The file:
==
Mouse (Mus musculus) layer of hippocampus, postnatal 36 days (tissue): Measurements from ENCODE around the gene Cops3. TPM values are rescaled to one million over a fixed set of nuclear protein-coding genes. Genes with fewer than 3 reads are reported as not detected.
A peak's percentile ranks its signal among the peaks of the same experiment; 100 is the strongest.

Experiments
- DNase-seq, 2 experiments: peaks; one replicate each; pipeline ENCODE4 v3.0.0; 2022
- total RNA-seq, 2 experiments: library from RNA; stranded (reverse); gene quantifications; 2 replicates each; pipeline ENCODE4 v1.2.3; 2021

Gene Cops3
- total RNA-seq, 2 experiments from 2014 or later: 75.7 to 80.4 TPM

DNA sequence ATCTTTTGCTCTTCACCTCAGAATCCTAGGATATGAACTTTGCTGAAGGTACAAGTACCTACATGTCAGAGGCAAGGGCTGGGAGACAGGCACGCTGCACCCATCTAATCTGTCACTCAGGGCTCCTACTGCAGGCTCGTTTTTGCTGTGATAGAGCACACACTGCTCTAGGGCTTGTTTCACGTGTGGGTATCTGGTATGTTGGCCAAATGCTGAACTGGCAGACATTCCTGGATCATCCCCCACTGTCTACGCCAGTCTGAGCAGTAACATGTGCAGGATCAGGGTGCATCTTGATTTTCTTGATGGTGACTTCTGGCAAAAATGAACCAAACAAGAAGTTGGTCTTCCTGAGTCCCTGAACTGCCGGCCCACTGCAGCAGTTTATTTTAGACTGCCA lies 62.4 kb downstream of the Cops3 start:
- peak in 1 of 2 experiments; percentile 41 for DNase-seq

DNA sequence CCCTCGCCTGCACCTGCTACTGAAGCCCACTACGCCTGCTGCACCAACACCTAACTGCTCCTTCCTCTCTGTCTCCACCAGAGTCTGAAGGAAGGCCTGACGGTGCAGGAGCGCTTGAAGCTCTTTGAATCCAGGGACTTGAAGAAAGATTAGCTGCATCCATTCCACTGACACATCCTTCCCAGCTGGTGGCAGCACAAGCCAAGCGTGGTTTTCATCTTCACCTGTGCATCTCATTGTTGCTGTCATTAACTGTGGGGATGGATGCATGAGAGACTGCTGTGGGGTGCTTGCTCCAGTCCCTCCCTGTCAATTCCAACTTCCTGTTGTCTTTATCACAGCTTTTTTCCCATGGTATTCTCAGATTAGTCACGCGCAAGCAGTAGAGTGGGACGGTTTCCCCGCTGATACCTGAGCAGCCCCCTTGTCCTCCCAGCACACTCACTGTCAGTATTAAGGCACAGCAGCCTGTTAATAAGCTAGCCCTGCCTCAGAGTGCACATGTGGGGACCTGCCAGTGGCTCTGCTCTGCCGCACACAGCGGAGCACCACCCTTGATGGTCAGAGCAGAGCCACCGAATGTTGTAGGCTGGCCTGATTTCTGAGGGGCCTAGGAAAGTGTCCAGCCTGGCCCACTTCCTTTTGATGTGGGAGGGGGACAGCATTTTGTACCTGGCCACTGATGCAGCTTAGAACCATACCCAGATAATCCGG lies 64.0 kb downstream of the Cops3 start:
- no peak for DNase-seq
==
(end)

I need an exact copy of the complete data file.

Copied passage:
Mouse (Mus musculus) layer of hippocampus, postnatal 36 days (tissue): Measurements from ENCODE around the gene Cops3. TPM values are rescaled to one million over a fixed set of nuclear protein-coding genes. Genes with fewer than 3 reads are reported as not detected.
A peak's percentile ranks its signal among the peaks of the same experiment; 100 is the strongest.

Experiments
- DNase-seq, 2 experiments: peaks; one replicate each; pipeline ENCODE4 v3.0.0; 2022
- total RNA-seq, 2 experiments: library from RNA; stranded (reverse); gene quantifications; 2 replicates each; pipeline ENCODE4 v1.2.3; 2021

Gene Cops3
- total RNA-seq, 2 experiments from 2014 or later: 75.7 to 80.4 TPM

DNA sequence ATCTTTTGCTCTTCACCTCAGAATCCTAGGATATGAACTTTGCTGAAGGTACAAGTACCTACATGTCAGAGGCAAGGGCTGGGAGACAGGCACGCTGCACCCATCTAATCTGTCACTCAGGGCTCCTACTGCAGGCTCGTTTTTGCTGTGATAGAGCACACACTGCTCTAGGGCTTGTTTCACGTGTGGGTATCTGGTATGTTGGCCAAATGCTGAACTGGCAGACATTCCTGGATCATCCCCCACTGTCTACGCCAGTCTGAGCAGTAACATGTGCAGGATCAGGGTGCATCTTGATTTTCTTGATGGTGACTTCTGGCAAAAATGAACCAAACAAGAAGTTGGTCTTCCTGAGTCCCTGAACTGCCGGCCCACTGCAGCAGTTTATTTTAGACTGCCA lies 62.4 kb downstream of the Cops3 start:
- peak in 1 of 2 experiments; percentile 41 for DNase-seq

DNA sequence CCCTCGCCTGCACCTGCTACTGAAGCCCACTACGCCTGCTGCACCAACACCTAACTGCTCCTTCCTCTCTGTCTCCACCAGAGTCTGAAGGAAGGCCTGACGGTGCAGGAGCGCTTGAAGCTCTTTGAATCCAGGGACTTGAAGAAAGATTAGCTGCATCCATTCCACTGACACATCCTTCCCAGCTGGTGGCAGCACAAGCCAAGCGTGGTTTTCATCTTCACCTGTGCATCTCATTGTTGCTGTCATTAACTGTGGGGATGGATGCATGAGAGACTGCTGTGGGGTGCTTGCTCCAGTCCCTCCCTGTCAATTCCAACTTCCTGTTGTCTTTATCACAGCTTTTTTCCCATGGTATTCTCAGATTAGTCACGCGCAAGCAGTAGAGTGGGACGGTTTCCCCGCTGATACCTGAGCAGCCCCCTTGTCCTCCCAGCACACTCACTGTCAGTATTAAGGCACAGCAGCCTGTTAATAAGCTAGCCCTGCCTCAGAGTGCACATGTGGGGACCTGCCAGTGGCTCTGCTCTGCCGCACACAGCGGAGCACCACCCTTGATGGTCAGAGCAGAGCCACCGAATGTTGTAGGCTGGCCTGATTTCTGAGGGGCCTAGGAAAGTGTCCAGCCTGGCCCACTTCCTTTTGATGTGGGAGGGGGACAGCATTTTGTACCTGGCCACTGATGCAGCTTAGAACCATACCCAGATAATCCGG lies 64.0 kb downstream of the Cops3 start:
- no peak for DNase-seq